By Khiara Elliott
With over 55 years of practice, Melbourne solicitor Gregory Antippa still loves what he does and doesn’t plan to stop any time soon, even at 85 years old.
Mr Antippa has degrees in law and arts from the University of Melbourne, as well as a diploma in American Law which he earned in Chicago. He is also the seventh Greek lawyer to ever be admitted to practice law in Victoria.
He has recently become semi-retired, handing the reigns over to son Peter who now runs the CBD practice. Although he has shortened his working week to spend more time at his property at Phillip Island, Mr Antippa still cherishes the time he spends working out of his Collins St practice.
CBD News met with Mr Antippa at his office that overlooks the picturesque Gordon Reserve and Parliament House to have a chat about his experience over so many years of practice.
After being admitted to practice law in 1961, Mr Antippa started his career working closely with migrants due to his ability to speak multiple languages.
“When I started, most of my clients were mainly Greek migrants and Arabic-speaking migrants,” he said.
“It was a bit difficult for them at the time because their English was very poor and they didn’t have telephones. They didn’t have cars. They used to just land in the office and I would help them with filling out forms and other social matters.”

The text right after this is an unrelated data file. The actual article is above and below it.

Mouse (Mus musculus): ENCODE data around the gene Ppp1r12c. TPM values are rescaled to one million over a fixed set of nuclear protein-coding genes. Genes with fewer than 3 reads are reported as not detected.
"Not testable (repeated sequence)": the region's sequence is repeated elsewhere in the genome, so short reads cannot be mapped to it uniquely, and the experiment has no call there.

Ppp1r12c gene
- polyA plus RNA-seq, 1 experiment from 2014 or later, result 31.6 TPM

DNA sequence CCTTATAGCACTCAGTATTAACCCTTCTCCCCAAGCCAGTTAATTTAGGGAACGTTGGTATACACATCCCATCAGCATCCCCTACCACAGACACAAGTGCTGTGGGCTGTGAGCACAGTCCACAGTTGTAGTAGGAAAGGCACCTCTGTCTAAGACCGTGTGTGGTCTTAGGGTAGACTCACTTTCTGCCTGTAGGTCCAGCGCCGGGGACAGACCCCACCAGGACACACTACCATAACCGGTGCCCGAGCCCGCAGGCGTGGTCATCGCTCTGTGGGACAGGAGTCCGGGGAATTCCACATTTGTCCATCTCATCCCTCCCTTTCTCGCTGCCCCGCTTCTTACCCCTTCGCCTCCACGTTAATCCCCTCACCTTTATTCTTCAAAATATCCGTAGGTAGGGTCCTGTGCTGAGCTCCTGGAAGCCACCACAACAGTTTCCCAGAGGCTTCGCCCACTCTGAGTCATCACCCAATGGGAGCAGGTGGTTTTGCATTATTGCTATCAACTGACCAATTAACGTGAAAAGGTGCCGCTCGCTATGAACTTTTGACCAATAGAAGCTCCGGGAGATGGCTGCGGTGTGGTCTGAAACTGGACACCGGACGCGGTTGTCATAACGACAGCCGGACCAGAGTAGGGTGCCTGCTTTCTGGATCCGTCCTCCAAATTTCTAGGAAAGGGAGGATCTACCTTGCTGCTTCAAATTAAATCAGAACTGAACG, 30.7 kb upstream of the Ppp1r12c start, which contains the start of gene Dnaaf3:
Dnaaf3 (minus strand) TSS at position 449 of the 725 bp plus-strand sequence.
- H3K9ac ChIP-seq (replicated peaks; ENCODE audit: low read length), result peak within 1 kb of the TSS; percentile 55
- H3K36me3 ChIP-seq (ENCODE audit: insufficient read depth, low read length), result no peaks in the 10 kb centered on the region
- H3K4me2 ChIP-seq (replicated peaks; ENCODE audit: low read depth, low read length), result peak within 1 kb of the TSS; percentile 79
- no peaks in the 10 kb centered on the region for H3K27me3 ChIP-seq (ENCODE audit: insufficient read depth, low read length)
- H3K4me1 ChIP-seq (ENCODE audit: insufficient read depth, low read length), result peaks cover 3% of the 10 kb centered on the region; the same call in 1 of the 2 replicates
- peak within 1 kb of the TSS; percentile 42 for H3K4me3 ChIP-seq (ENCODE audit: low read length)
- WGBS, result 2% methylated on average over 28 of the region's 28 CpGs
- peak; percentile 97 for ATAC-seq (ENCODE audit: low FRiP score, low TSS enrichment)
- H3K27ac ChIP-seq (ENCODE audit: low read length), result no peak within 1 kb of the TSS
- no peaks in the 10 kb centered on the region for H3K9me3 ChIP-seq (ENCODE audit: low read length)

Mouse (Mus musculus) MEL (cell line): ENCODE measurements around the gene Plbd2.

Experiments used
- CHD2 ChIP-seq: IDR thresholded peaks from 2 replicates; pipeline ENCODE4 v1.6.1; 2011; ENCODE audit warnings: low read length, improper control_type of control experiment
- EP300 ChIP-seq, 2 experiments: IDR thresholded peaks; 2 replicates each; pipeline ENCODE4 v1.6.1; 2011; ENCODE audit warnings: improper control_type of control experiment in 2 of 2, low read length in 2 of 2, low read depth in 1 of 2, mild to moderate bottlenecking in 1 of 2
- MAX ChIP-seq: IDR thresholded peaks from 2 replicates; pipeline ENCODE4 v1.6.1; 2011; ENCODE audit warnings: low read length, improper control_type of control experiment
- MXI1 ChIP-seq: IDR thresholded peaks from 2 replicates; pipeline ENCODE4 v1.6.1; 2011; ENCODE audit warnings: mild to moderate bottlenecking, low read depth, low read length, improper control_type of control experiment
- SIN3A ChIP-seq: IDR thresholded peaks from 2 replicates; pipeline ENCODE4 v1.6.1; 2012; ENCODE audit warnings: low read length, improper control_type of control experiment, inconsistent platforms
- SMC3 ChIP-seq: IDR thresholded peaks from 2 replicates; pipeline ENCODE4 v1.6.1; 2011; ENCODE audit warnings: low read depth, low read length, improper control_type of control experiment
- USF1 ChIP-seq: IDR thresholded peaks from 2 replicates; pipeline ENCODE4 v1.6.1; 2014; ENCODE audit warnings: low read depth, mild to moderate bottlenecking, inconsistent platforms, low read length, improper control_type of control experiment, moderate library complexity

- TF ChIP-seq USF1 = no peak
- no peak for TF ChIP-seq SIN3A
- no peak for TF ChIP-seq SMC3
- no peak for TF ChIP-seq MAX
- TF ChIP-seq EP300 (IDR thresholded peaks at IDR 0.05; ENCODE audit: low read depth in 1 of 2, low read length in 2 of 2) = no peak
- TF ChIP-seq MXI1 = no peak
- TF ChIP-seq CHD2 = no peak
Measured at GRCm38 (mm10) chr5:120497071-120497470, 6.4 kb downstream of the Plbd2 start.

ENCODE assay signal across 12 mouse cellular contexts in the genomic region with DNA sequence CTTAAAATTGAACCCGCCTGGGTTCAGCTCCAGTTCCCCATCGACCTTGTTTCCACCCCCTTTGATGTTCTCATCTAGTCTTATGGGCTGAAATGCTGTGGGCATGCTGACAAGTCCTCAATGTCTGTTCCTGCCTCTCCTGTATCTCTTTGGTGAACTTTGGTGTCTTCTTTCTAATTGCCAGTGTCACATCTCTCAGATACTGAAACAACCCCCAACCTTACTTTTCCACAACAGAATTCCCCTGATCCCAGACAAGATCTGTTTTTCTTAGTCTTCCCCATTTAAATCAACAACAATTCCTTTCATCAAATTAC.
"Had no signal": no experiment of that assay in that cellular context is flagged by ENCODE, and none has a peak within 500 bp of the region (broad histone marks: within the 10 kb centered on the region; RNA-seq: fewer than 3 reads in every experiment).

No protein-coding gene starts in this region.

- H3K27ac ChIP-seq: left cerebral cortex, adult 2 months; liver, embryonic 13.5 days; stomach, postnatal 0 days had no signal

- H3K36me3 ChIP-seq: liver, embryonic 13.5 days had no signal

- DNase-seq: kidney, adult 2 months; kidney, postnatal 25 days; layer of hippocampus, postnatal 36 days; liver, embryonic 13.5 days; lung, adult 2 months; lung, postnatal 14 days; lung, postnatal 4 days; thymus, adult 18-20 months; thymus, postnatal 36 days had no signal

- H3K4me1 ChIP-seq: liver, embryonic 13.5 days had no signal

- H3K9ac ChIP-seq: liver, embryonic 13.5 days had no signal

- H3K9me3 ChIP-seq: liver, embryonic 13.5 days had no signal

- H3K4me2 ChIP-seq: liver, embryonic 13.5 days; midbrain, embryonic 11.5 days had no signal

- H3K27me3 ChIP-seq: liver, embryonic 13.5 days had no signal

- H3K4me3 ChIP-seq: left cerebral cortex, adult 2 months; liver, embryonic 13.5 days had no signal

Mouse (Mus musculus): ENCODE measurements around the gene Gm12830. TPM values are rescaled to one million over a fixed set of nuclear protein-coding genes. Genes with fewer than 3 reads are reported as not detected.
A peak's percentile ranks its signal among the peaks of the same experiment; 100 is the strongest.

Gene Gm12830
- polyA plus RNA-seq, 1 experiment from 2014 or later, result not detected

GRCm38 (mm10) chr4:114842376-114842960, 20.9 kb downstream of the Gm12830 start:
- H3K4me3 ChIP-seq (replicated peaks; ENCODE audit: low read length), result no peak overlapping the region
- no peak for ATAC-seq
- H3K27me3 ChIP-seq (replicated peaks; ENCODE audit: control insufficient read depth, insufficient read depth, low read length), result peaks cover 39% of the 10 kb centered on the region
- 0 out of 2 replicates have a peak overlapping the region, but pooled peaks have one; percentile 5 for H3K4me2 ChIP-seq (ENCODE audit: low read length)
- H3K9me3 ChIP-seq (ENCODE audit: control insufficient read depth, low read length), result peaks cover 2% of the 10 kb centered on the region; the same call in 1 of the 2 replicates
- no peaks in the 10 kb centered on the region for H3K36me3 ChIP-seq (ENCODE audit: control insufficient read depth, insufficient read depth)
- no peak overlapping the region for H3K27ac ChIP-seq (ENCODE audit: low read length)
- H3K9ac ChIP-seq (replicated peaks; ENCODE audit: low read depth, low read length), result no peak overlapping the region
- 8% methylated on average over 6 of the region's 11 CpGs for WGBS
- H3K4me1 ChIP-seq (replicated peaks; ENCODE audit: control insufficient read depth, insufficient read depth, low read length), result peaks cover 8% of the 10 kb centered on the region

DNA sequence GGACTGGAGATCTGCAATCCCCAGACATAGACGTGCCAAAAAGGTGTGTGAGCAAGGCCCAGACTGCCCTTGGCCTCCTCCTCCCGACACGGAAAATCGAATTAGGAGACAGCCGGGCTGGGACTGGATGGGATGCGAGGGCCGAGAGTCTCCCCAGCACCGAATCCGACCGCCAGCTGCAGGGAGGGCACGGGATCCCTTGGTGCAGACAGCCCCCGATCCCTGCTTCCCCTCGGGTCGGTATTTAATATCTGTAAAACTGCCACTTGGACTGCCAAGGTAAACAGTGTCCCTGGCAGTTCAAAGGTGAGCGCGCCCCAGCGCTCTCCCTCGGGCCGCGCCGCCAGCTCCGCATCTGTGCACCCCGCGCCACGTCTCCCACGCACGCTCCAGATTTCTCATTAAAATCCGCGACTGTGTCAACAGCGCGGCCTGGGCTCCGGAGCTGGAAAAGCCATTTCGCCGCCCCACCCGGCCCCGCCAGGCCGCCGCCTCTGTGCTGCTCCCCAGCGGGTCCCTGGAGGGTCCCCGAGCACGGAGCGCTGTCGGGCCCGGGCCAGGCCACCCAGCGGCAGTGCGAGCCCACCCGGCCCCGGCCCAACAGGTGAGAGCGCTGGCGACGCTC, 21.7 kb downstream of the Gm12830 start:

The time and effort spent advising on social welfare matters paid off in the long run, as these migrants eventually became long-term clients, continuing to use Mr Antippa’s services once they had adjusted to their new home here in Australia.
“Later on, once they had established themselves, they also came here regarding legal matters,” he continued.
When queried about how he maintained these relationships for so long, Mr Antippa insisted there was no real secret to it.
“It’s just good will, understanding your client and wanting to help them. Generally people appreciate that and they keep coming back to you,” he said.
After so many years of working in the CBD, Mr Antippa has seen a lot of external changes. However, it seems the internal workings of his practice have remained the same.
“There have been a lot of changes, but the people that I worked with back in the 1960s and ’70s still come here if they’re alive,” he begins. “A lot of their children also come here.”
“I’ve had my hands full ever since. I’ve never advertised.”
Any aspiring lawyer would be fortunate to receive advice and guidance from a solicitor with the wealth of knowledge and experience that Mr Antippa has. To all those starting out, he shares the following:
“You’ve got to put your clients’ interests first, not your own interests. Do your best for them and you’ll find that they’ll keep coming back.”
Here’s to you, Mr Antippa, for your service and care of the CBD people. May you continue to have a long and celebrated career.